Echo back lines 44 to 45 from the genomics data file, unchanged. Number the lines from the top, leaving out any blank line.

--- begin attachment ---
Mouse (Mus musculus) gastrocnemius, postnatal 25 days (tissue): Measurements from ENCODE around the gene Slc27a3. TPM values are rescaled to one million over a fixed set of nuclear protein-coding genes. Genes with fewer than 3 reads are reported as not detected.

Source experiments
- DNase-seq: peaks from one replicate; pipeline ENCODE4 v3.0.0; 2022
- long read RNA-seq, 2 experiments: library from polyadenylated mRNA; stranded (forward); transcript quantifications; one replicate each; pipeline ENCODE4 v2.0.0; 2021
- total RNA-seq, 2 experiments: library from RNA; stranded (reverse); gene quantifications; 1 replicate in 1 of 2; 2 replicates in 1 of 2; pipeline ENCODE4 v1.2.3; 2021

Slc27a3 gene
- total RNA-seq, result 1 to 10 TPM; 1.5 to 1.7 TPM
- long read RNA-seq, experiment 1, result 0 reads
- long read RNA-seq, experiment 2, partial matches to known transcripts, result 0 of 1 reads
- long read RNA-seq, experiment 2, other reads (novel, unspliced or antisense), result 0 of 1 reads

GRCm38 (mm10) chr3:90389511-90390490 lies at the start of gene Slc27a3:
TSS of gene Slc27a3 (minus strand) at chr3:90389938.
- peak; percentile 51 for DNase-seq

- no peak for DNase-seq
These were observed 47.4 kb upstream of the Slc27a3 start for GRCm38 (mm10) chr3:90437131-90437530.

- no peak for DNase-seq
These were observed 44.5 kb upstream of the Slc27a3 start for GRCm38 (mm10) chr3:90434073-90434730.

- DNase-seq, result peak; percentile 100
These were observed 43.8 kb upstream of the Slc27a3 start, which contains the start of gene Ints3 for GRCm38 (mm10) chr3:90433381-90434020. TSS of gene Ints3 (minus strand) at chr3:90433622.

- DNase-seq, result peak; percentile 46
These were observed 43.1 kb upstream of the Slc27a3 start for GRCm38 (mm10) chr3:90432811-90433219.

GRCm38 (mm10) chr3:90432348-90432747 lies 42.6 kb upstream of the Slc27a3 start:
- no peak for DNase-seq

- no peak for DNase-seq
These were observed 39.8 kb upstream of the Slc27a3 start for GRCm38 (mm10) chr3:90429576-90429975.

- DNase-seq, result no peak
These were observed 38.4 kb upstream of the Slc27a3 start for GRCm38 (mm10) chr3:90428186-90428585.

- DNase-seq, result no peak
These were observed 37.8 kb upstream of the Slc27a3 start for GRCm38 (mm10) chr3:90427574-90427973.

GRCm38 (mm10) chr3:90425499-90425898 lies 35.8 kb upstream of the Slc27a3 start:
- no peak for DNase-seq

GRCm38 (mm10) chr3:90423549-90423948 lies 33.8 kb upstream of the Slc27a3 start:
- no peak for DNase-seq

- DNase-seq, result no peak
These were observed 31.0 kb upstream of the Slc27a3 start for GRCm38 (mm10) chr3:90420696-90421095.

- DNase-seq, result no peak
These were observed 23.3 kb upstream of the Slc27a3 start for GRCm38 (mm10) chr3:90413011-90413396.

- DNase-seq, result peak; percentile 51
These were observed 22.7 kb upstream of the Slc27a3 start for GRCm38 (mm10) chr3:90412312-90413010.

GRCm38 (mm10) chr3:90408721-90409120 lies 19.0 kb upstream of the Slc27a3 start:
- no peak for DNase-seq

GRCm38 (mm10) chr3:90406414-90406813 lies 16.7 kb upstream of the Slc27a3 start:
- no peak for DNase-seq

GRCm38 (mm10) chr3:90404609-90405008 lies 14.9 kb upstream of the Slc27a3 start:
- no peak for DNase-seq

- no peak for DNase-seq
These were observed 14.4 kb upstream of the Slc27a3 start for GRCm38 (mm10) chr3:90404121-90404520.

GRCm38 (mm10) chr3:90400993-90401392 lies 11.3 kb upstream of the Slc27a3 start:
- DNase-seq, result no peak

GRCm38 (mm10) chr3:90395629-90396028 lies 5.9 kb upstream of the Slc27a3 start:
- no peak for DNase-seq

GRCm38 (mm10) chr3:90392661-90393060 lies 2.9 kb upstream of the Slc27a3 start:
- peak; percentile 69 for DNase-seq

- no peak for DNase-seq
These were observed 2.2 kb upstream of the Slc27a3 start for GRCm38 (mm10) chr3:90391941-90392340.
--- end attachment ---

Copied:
GRCm38 (mm10) chr3:90404609-90405008 lies 14.9 kb upstream of the Slc27a3 start:
- no peak for DNase-seq